The Intersection of Activism, Art, & Acceptance: An Open Letter to Critics

“Self-censorship is insulting to the self. Timidity is a hopeless way forward.”

― Ai Weiwei

In the wake of publishing my recent piece on the sociocultural dysfunctions of the United States, a few people have criticized me. More specifically, a few Internet-folks have suggested that my emphasis on the need for change in our present global situation is problematic for various reasons.

One segment of people seems to want to suggest that all I’ve done is complain and blame and idealize without offering realistic solutions. Others seem to be saying that I must be some kind of deeply troubled individual with a “victim mentality” who resorts to demonizing his own culture instead of countenancing his personal issues. Still others seem to claim that caring about re-imagining/changing our sociocultural structures is incompatible with accepting the world as it is and finding contentment.

Exposición "Inselberg" de Rafael Torres Correa, 2011. Photo Credit: Wiki Commons

Exposición “Inselberg” de Rafael Torres Correa, 2011. Photo Credit: Wiki Commons

My Perspective

These three claims seem separate but also interrelated to me, and I’d like to address all of them here. With regard to the first, my perspective is that the first step in improving anything is to identify the aspects of the thing that may be problematic or dysfunctional. Once one has done that, one can begin to consider possible refinements or reforms that will render the system more effective. (It should be noted that although human concepts like “improvement” and “effectiveness” are arbitrary and always relative to an individual’s value system, there are innumerable social outcomes [e.g. violence, enslavement, poverty, starvation, homelessness, environmental destructiveness, physical/psychological disease/abuse, oppression, etc.] that most of us agree are undesirable. In the case of sociocultural systems, I would personally define “effective” as: human/animal-friendly, compassionate, open, equal, and sustainable.)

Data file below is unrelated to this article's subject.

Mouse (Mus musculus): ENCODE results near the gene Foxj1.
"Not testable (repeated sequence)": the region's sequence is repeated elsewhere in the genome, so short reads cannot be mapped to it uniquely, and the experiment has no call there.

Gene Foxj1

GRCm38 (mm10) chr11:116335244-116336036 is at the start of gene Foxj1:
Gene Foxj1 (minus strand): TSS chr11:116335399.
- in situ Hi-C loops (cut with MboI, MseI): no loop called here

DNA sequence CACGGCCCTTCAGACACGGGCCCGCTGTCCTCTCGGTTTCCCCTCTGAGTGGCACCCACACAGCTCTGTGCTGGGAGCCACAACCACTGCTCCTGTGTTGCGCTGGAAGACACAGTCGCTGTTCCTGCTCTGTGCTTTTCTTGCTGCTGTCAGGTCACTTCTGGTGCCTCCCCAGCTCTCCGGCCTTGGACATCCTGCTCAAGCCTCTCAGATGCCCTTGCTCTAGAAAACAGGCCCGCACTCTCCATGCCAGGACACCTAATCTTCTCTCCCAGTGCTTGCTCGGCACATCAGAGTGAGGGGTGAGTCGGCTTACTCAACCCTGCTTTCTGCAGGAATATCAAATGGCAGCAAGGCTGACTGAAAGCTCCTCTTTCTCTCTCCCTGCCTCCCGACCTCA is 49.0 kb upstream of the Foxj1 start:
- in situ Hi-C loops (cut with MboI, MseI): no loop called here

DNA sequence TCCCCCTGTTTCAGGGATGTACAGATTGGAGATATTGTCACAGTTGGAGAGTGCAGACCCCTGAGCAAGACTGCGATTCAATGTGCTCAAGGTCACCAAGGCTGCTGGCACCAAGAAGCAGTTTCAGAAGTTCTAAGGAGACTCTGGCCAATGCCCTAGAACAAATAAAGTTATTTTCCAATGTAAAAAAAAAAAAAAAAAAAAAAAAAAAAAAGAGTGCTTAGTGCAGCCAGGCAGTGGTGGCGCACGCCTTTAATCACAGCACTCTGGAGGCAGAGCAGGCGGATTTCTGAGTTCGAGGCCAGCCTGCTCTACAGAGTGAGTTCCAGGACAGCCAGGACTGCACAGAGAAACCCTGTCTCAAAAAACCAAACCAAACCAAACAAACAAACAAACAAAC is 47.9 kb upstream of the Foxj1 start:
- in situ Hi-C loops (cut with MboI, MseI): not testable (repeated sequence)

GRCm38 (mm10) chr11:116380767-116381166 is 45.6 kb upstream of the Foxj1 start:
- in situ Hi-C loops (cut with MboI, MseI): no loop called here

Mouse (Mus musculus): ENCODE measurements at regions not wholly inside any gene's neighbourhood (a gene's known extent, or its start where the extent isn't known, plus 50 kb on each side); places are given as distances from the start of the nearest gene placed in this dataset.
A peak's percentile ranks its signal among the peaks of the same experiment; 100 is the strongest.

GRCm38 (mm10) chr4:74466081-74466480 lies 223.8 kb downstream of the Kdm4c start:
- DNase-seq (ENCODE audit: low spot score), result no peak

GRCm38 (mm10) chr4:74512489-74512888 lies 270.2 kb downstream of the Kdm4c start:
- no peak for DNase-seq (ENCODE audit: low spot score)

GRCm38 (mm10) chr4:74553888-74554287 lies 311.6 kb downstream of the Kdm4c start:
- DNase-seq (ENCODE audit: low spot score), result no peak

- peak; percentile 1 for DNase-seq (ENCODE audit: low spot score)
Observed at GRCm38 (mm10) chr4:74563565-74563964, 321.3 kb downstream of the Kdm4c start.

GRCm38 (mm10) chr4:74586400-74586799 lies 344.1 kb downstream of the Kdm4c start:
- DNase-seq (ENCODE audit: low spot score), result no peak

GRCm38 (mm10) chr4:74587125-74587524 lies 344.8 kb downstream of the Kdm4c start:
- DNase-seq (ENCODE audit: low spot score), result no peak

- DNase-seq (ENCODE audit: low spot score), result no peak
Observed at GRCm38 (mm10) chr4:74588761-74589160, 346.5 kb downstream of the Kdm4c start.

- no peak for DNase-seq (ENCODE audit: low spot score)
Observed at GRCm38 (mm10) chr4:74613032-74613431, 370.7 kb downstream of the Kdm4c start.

So, even if I had ended the essay having offered no solutions and having done nothing but criticize (which I didn’t do), it would still be a valuable piece, I’d argue. I feel that it is perennially necessary for individuals to speak out against the unjust, limiting, hurtful, or oppressive aspects of their societies. Throughout history, many individuals have refrained from criticizing the status quo for fear of being condemned, marginalized, imprisoned, ex-communicated, or executed. Moreover, it’s often the case that the most deeply troubled and fractured among us are the least likely to speak out against the situation in which they find themselves. For fear of the aforementioned punishments and of being reduced to convenient, dismissive labels like “person with a victim mentality” or “traitor” or “heretic,” innumerable people have eschewed any sort of resistance to the man-made structures that have dehumanized or enslaved them. In remaining silent they have implicitly consented to the problematic structures and power hierarchies in which they operate, perpetuating them through obedience. Countless people implicitly consent to the sociocultural machinery that surrounds them.

Perceiving this, I have often felt a deep, irrepressible compulsion to put words to the dysfunctions I perceive in my own culture and society—to disrupt the status quo in hopes of establishing a kinder, more open one. I reject the idea that I must, therefore, be an exceptionally “troubled” individual with a “victim mentality.” Like anyone else, I have my unique personal issues and psychological baggage, but generally I think of myself as a contented person. I conceive of words like “contentment” and “happiness” to refer to an approach—a playful, non-resistant manner, a chucklesome recognition that “this too shall pass” and that ostensibly “bad” fortune might ultimately produce something ostensibly “good” (and vice versa)—that one adopts in the face of the inevitable ebb and flow of events and internal states. I tend to view the enormous violence and injustice of our human enterprise with disgust, but I also perceive that the darker aspects of this world we’ve created are a reflection of mankind’s more brutish potentialities[1] (arguably elicited/exacerbated by the organization of our societies/social groups)—potentialities I strongly suspect we are not presently able to cease actualizing (especially given our systems of social organization). I have no illusions of utopian destinations for my own internal state or for our global situation. I see change as the only constant in this bizarre existence, and generally I just try to “go with the flow” and experience as much as possible.